(e) monitor the age of the therapeutic contents of the container;

(f) calculate the dosage dispensed in total or over set times;

(g) provide an alert for moisture or other contaminations inside the dispenser;

(h) provide audible cues on the correct use and duration of operation; and

(i) provide a visible and audible overuse alert.

The processor displays results on a output interface 504 and may include graphic displays of preferred information. This preferred information may contain total use count diagrams, time since last use and a warning when levels are low, amongst other information. It may also issue audible and visual alarms if the device is over utilised or if a set period of time has lapsed since the last application and it is time for a top-up. Other information and processes may be effected by the electronic system.

FIG. 23 shows the position of the processor and power source 510 and a switch 501 for manual operation by depression of the end cap 521 and displacement of the medication container 525. A shoulder 526 of the container 525 pushes on the switch 501 to activate a recording by the processor 502. The switch may be electronic in function.

FIG. 24 shows alternative positions for a screen 530 in the medication dispenser for easy access by a user.

The above detailed description provides preferred exemplary embodiments only, and is not intended to limit the scope, applicability, or configuration of the present invention. Rather, the detailed description of the preferred exemplary embodiments provides those skilled in the art with an enabling description for implementing the preferred exemplary embodiments of the invention. It should be understood that various changes can be made in the function and arrangement of elements and steps without departing from the spirit and scope of the invention.

Claims

CLAIMS:
1. A medication dispenser for receiving a pressurised medication container and discharging therapeutic doses therefrom, the medication dispenser comprising:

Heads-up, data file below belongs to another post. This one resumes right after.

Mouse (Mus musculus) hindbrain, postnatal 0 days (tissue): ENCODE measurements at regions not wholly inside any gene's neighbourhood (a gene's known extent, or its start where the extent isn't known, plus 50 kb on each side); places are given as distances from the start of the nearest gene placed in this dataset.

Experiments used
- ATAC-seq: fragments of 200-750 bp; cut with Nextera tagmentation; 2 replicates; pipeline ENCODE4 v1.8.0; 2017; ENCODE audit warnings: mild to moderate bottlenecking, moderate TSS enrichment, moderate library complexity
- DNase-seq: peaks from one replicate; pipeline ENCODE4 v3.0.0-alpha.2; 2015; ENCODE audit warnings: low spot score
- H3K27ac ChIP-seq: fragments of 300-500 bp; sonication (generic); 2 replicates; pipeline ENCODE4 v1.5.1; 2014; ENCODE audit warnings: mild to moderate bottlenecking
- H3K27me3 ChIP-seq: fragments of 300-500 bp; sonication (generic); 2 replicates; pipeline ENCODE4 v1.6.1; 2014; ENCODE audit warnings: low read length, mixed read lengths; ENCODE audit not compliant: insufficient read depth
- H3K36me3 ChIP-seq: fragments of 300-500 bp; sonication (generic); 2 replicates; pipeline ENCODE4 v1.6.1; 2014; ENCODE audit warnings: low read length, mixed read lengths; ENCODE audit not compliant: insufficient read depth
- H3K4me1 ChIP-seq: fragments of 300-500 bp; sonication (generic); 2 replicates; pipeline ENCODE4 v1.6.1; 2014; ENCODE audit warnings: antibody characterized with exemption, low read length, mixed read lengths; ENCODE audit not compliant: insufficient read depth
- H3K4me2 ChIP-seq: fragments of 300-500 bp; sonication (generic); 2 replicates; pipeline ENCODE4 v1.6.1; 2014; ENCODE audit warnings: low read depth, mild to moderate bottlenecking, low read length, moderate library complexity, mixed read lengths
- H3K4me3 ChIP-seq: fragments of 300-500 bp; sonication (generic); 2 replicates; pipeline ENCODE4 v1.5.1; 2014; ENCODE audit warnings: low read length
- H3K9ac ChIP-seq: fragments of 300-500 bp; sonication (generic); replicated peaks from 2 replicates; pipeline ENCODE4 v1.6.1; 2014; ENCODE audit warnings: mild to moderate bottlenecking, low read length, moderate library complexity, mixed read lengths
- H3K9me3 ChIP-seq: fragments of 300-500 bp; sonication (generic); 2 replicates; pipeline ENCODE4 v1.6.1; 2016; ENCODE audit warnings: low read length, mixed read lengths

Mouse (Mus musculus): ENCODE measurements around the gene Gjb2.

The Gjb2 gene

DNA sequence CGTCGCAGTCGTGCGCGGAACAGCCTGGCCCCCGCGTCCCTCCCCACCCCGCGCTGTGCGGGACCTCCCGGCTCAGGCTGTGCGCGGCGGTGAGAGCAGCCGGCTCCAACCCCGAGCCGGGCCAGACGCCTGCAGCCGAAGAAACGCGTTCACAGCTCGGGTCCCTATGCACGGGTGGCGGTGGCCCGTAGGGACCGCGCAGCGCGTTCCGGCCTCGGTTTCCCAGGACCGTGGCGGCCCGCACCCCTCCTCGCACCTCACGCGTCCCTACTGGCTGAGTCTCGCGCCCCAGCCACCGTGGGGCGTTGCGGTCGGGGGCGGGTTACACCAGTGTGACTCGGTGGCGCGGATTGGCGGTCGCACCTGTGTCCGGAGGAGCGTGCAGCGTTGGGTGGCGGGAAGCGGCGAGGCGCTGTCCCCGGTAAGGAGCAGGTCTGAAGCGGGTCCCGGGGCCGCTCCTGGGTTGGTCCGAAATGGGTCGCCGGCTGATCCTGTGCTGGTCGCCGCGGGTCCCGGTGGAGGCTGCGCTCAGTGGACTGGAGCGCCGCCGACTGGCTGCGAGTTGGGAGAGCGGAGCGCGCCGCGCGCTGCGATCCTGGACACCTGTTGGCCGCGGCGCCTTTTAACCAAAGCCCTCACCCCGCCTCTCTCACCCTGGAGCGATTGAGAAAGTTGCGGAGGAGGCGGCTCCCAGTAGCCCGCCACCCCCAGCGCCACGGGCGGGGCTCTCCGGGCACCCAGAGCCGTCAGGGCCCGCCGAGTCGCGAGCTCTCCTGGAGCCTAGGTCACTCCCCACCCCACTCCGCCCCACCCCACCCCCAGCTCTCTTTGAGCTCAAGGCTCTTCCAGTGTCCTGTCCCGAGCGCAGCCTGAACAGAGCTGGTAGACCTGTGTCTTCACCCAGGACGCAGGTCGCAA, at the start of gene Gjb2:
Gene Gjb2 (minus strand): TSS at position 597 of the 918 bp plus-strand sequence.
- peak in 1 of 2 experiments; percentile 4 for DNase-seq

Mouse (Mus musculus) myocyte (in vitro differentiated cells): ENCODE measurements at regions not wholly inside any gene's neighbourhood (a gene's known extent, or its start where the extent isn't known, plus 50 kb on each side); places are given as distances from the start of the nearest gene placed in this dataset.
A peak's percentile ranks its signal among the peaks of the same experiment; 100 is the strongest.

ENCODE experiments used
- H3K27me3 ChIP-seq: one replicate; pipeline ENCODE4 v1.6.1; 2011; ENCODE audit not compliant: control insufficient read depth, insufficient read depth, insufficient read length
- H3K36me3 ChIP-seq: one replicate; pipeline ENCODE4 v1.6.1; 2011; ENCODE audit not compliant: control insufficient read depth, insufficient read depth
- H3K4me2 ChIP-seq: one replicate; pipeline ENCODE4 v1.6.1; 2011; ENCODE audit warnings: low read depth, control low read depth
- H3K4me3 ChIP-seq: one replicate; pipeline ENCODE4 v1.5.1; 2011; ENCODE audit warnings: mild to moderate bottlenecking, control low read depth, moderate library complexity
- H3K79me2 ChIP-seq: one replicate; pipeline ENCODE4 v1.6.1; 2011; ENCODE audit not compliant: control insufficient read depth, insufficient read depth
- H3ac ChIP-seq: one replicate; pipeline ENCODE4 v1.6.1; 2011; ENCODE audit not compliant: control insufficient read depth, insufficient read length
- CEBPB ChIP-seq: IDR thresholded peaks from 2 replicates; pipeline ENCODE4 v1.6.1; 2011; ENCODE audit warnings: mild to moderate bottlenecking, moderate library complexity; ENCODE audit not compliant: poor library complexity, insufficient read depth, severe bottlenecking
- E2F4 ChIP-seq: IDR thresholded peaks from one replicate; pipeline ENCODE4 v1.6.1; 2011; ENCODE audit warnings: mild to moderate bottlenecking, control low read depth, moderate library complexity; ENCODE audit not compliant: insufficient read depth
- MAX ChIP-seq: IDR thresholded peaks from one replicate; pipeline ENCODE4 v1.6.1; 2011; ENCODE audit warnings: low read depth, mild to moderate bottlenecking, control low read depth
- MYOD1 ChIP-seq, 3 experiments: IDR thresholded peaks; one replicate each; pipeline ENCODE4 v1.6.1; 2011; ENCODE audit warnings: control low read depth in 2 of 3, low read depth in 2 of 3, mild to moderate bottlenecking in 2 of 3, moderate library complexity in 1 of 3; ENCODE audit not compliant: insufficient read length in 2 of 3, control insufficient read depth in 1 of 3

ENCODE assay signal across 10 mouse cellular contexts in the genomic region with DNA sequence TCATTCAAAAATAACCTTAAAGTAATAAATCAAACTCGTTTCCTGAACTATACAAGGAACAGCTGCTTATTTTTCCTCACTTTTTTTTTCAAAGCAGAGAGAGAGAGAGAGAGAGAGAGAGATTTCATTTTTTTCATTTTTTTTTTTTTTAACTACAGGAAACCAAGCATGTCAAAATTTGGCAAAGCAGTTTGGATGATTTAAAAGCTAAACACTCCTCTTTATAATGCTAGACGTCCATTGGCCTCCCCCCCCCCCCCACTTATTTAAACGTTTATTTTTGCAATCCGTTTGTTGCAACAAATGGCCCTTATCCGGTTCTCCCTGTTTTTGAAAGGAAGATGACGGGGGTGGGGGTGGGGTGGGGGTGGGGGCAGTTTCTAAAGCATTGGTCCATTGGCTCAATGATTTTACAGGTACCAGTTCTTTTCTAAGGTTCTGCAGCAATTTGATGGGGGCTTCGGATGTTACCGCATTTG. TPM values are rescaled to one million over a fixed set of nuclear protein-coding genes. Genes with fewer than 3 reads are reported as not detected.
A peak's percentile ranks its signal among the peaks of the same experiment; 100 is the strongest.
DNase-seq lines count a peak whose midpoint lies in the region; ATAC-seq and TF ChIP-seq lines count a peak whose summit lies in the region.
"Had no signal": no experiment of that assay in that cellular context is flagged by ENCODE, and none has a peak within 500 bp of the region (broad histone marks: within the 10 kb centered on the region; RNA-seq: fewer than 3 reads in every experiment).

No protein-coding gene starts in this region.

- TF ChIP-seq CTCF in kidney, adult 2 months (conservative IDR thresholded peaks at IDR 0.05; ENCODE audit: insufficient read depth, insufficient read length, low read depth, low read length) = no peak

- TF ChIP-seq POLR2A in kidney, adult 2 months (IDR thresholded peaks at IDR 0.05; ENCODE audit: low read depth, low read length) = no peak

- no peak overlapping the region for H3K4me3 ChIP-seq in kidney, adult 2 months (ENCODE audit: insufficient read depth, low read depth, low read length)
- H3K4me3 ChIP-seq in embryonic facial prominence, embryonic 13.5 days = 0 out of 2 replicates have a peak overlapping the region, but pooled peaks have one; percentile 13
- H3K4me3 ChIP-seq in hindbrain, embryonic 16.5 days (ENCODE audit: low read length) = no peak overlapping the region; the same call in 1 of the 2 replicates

an elongate tubular body having a lateral aperture formed in a first end region;
a cavity formed in the body and adapted to receive the medication container, the cavity in communication with the lateral aperture;
a discharge arrangement for discharging the therapeutic doses;
a sleeve rotatably mounted to the first end region, the sleeve having a sleeve aperture movable during rotation, into and out of alignment with the lateral aperture;
a mouthpiece movable between a discharge position extending through the lateral aperture and sleeve aperture when aligned and a storage position in the cavity;
wherein:
a longitudinal axis of the elongate body deviates away from the position of the extended mouthpiece in the discharge position, the deviation occurring outside the first end region.
2. The medication dispenser of claim 1 further including the pressurised medication container.
3. The medication dispenser of claim 2 wherein the discharge arrangement includes a hollow seat for receiving a discharge stem of a discharge valve in the pressurised medication container and a flexible end cap applied to a second end of the elongate body permitting digital activation of the medication dispenser.
4. The medication dispenser of claim 2 wherein the tubular body is substantially cylindrical and the mouthpiece moves radially between the discharge position and storage position.
5. The medication dispenser of claim 2 wherein the mouthpiece blocks downward movement of the medication container in the storage position.
6. The medication dispenser of claim 2 wherein the sleeve is formed as an end cap preferably from a soft and resilient material.
7. The medication dispenser of claim 6 wherein the sleeve aperture is in the range of 25 to 200% wider than the lateral aperture.
8. The medication dispenser of claim 2 wherein rotation of the sleeve drives the mouthpiece between the discharge position and the storage position.
9. The medication dispenser of claim 8 wherein a drive arrangement for driving the mouthpiece comprises a pin engaged with corresponding seat, the pin located on the mouthpiece and the seat located on a drive plate and radially spaced from the centre of the drive plate wherein rotation of the end cap causes rotation of the drive plate to urge the pin and thereby the mouthpiece inwards and outwards depending on the direction of rotation.
10. The medication dispenser of claim 2 wherein the mouthpiece is driven by a resilient member to the discharge position with subsequent overriding of the resilient member by rotation of the end cap against a curved surface of the mouthpiece.
11. The medication dispenser of claim 1 wherein the longitudinal axis of the tubular body deviates between 5 and 20°.
12. The medication dispenser of claim 1 wherein the longitudinal axis deviates in a plane which is diametrically opposite the mouthpiece when in the discharge position.
13. The medication dispenser of claim 1 further including a locking arrangement for fixing the end cover to the tubular body.
14. The medication dispenser of claim 1 further comprising a raised lip around the lateral aperture to assist in sealing when in the storage position.
15. The medication dispenser of claim 1 further adapted to provide an audible signal when the mouthpiece is at full range of movement.